J: I have a real issue with London Fashion Week. I look at it from an international point of view, and to me what’s being shown in LFW is really amateur. Especially from a menswear point of view. I think womenswear is a bit stronger. It seems to all be about making a statement. If you put that in the context of Paris or Milan… It only gains momentum or press because it’s London-based. If you want to gain any kind of respect, longevity, or identity, you have to show in Paris straightaway. Don’t fall into this trap of being part of these graduate shows.

C: London does however have amazing support platforms and structures in place.

J: It does, but the quality of what’s being produced is awful.

You see a lot of young designers that are failing — what are they doing wrong in your opinion?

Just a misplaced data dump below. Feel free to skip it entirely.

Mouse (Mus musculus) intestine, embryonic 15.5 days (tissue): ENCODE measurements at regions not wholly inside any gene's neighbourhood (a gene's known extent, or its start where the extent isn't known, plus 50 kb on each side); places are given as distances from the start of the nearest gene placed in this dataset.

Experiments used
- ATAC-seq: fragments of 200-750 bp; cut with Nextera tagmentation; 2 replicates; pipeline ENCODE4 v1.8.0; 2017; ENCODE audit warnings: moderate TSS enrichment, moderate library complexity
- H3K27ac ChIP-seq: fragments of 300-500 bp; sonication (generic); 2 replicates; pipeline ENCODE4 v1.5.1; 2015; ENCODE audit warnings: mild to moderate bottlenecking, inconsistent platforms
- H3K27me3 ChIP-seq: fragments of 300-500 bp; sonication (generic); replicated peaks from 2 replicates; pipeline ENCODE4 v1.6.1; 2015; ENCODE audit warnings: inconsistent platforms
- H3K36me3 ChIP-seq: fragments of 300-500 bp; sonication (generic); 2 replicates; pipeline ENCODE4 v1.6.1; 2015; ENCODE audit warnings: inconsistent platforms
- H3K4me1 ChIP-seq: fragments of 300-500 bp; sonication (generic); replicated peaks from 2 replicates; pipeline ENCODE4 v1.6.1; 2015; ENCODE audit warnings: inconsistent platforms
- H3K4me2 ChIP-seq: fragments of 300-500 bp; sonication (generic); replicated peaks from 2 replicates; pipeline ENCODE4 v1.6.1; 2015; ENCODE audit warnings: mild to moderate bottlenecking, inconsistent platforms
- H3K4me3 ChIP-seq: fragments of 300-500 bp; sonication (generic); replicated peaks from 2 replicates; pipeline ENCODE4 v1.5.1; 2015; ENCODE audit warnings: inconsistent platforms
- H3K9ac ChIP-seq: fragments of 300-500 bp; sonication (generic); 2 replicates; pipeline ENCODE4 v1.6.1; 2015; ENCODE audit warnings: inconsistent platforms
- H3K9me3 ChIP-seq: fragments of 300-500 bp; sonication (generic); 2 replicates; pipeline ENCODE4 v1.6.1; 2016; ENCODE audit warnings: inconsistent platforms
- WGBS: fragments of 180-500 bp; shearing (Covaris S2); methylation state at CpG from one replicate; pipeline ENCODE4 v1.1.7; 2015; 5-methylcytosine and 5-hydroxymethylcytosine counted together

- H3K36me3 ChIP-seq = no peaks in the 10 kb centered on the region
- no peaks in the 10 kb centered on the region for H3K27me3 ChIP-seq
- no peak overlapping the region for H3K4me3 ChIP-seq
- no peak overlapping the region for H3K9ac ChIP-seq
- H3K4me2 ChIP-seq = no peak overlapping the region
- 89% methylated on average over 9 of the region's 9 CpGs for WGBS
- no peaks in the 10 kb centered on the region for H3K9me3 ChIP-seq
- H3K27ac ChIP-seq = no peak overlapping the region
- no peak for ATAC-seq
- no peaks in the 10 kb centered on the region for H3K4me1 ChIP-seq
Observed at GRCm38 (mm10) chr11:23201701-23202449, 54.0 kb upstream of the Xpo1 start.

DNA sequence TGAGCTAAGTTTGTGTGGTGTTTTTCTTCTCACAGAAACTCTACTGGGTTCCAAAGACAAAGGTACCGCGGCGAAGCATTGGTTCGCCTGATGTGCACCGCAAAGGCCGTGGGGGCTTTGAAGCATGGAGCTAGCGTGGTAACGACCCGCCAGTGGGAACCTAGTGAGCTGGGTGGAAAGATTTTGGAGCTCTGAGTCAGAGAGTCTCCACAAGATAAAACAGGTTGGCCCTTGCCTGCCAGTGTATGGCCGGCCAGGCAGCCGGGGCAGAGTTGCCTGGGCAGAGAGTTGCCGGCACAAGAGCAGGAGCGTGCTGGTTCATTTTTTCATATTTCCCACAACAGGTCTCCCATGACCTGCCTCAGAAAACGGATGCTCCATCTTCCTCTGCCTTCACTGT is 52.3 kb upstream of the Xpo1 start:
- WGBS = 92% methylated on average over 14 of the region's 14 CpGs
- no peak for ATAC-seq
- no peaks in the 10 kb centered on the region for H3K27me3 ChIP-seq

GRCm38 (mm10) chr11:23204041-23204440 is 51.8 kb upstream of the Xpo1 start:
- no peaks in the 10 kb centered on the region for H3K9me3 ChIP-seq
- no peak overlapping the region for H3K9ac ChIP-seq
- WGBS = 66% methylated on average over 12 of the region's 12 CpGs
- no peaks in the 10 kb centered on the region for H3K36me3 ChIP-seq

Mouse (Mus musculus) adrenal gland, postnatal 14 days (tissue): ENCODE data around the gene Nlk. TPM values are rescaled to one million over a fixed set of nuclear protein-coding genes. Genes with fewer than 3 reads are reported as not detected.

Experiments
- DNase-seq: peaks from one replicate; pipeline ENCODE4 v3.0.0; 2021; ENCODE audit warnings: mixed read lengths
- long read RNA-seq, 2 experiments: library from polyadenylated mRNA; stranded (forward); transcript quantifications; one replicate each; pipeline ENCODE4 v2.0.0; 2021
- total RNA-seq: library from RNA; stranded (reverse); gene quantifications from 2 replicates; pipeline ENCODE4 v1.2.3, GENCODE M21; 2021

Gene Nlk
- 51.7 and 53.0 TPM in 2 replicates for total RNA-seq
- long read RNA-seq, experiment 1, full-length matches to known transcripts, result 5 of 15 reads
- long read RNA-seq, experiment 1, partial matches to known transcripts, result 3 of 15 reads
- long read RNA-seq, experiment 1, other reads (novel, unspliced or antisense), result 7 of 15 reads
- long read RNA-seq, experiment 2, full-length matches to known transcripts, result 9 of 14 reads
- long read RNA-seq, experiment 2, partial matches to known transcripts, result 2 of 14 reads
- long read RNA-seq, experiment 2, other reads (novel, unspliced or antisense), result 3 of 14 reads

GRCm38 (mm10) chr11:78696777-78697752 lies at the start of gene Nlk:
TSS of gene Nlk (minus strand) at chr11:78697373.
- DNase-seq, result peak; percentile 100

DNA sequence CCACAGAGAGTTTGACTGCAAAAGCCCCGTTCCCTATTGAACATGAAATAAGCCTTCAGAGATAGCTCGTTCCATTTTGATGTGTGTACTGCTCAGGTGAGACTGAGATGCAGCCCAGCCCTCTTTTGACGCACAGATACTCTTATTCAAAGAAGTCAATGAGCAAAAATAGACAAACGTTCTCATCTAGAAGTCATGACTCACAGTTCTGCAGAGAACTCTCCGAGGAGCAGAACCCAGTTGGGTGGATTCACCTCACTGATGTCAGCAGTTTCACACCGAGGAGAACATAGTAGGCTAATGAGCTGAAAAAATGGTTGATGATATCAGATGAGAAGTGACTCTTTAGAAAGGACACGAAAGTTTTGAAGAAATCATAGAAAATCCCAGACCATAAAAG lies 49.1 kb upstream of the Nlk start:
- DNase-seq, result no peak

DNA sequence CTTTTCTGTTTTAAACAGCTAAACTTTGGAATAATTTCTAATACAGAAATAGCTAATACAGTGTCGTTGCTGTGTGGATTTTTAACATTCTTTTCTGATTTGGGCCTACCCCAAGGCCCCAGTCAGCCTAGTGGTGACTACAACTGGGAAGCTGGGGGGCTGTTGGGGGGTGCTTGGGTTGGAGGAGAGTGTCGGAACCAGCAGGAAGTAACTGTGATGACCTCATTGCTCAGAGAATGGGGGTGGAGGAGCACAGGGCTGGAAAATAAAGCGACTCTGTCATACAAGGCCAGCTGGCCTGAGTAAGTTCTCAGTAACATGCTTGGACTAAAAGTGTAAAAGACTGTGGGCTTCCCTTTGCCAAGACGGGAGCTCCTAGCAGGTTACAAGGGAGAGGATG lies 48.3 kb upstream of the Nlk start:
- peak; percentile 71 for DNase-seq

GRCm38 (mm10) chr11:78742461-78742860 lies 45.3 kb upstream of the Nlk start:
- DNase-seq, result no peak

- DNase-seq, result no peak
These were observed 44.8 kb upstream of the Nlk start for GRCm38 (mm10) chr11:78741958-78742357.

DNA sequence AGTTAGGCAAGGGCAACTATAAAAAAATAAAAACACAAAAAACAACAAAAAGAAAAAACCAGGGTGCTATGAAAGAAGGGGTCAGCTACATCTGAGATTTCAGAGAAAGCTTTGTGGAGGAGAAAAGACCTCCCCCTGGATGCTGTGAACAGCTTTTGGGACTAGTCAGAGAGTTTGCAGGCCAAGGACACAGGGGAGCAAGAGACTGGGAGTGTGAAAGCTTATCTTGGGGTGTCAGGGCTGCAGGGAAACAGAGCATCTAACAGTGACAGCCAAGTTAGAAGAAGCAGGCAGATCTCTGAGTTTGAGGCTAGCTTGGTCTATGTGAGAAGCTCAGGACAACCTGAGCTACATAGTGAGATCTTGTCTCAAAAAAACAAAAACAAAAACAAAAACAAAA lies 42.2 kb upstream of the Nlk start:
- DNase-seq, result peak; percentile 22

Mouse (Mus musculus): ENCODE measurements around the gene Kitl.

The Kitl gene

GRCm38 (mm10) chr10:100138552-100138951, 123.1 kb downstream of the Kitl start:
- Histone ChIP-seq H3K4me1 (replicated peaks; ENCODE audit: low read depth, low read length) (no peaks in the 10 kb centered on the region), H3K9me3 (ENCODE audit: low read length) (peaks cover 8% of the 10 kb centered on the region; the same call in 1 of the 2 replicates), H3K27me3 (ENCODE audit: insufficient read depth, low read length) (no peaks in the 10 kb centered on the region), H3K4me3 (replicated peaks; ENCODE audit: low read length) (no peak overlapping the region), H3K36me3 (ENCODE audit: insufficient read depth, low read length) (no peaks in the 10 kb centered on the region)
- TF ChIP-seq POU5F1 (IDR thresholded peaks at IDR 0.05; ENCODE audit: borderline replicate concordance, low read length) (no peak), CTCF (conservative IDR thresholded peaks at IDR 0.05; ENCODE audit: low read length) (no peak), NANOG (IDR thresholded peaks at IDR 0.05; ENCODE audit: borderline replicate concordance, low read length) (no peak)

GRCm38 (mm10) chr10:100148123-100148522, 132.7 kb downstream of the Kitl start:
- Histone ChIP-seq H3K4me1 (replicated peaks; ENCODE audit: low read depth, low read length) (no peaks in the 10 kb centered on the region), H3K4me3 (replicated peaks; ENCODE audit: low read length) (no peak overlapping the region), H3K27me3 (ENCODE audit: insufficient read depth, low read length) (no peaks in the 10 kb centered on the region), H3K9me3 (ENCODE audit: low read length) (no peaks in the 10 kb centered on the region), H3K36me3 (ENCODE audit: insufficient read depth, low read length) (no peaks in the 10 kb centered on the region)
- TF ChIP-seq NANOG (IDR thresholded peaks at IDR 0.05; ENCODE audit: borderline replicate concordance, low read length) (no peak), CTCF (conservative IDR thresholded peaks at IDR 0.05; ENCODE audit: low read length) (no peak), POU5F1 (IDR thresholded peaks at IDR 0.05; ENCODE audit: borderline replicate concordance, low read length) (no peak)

C: Quality is one thing which is really difficult if you’re a small designer starting out. I think it’s very important especially if your price point is high.

J: It also depends on the relationship that the buyers have with the designers. For us, we work a lot with very very young brands — brands in their first or second season — it’s more about us guiding them. Communication is really important with young designers and buyers.


C: A lot of brands overexpose themselves. I feel there’s a rush to get to a certain level too quickly; taking on too many accounts, too many stores — not knowing where you want your brand to be positioned. Again, it’s about understanding your aim, your goal: what do I want to do, where do I want to be stocked, who do I want to be wearing my clothes? As opposed to wanting to be in every magazine, stocked in all the stores, showing in Paris, doing all of these things.